Introduction

This paper is the third of five parts in a series about optimizing simultaneous offset security features. Simultaneous offset is a security printing technology that produces precise registration of offset artwork on opposite sides of a substrate, creating a transmitted light security feature that counterfeiters are often challenged to simulate because it requires specific security press hardware. Part one of this series discussed mechanical aspects of simultaneous offset, such as multiplate icon design and registration requirements in traditional and digital counterfeiting workflows. Part two described inspection ergonomics, icon placement relative to other transmitted light security features, and the use of artwork to create four discrete visual/perceptual effects: image completion, image disappearance, contrast increase and colour change. Expanding on this prior work, this part three paper explores novel colour strategies for simultaneous offset features. 

Part two of this series introduced the examples in Figures 1 and 2, which illustrate simultaneous icon designs that feature an increase in saturation and a colour change, respectively. If both the artwork and ink colours are the same between the front and back images then the simultaneous offset icon shows increased saturation in transmitted light as shown in Figure 1, which is a “contrast increase” icon type as described in part two of this series. If the front and back artwork remain identical but have different ink colours then the icon also changes colour in transmitted light, as shown in Figure 2. For purposes of this paper, Figures 1 and 2 will be regarded as templates from which an expanded range of simultaneous offset strategies can be derived (Figures 3 through 11).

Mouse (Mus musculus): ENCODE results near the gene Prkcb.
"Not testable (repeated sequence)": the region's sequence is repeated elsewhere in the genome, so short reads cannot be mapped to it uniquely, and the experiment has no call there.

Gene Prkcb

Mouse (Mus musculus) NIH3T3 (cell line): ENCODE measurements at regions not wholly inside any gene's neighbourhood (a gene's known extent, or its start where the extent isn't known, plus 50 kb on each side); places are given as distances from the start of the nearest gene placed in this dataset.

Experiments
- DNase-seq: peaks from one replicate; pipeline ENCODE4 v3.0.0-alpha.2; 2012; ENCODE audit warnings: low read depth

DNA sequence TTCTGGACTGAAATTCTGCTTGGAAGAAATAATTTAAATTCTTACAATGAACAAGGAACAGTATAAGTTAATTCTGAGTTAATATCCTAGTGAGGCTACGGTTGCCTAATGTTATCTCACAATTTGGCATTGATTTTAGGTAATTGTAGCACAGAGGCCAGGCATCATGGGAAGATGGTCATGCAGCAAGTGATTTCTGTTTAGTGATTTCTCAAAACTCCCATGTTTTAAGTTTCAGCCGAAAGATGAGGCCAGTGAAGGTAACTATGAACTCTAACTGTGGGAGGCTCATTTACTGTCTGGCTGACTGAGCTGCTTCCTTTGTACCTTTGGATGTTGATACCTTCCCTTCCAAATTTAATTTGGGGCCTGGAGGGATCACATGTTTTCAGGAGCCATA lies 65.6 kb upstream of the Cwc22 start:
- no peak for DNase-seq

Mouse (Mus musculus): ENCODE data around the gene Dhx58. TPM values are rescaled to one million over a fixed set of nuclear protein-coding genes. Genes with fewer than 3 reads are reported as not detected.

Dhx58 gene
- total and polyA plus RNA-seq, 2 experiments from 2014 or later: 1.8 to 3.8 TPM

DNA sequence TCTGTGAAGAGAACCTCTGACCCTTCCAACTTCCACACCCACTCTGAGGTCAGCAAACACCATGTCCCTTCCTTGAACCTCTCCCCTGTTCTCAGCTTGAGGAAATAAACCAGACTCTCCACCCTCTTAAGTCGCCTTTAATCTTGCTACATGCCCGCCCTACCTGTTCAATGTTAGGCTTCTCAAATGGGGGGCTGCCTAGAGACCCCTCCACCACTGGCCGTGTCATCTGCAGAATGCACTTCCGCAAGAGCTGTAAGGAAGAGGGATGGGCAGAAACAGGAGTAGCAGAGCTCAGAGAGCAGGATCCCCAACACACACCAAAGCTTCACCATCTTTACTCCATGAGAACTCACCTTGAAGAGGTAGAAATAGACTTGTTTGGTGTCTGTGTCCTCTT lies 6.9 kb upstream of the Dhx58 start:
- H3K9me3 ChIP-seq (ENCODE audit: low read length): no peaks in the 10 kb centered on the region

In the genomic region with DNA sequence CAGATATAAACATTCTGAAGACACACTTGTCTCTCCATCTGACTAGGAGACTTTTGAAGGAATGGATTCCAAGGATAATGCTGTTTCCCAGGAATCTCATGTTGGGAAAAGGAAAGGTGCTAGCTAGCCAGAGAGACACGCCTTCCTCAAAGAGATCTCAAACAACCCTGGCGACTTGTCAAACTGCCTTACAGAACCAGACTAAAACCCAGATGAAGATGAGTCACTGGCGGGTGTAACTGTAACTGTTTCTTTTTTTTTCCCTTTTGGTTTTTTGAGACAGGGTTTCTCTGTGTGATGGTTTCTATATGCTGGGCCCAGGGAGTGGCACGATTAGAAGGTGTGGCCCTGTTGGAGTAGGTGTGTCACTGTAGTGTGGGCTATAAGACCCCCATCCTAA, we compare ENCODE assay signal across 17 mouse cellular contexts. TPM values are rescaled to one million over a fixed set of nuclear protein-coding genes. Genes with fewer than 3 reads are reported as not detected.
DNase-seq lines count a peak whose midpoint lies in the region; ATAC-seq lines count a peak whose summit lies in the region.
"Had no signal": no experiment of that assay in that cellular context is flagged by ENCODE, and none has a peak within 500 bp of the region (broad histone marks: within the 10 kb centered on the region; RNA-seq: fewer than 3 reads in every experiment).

Figure 1.  Saturation-changing simultaneous offset design in an issued banknote.  Both the artwork and ink colors are the same on the front (left) and back (right).  In transmitted light (center) the front and back images are viewed simultaneously, darkening the icon.  Saturation is increased in transmitted light, but this design does not produce a color (hue) change.  Document users could be trained to look for a doubling of the icon image as evidence of counterfeiting, as that would be the result of misregistration. 

Figure 2.  Color-changing simultaneous offset design in an issued banknote.  The artwork is the same on both sides (except inside the little circle) but the ink colors are different.  In reflected light (left and right images) the design includes red and green on the front and red and blue on the back, so in transmitted light (center) the color scheme changes to brown/purple.  In user training this could be described as a feature that changes color in transmitted light, in addition to users checking for image doubling. 

About The Mockups

The mockups in Figures 3 through 11 depict some colour-changing simultaneous offset icons using simple non-security artwork intended to illustrate concepts. Designers will surely identify creative ways to incorporate colour changes and multiple visual effects (image completion, image disappearance and contrast increase) into simultaneous offset artwork of greater complexity and security. Further, the mockup designs in Figures 3 through 11 are based on cyan, magenta, and yellow (CMY) process colour inks. Process colours are not usually associated with security printing but are used here to make the mockups easy to understand. For actual security applications, similar concepts could be utilized with any desired spot colours.

Additionally, colour and saturation in real print depends on ink layer thickness, pigment content, viewing conditions, substrate characteristics, quality control and other factors, but for simplicity in the mockups these real-world variations are not accounted for here. For example, comparing offset artwork and a good inkjet simulation that look alike in reflected light, do both prints also block transmitted light equally? If not, which offset colours/inks are most easily distinguished from inkjet simulations, and how does that impact selection of the best offset inks and ink colours for simultaneous offset features?  How does substrate thickness or composition (in polymer banknotes or multilayer cards, for example) affect simultaneous offset feature visibility? Addressing these questions is a complete research endeavor on its own and it is raised here primarily to stimulate thought and recognize limitations in the mockups.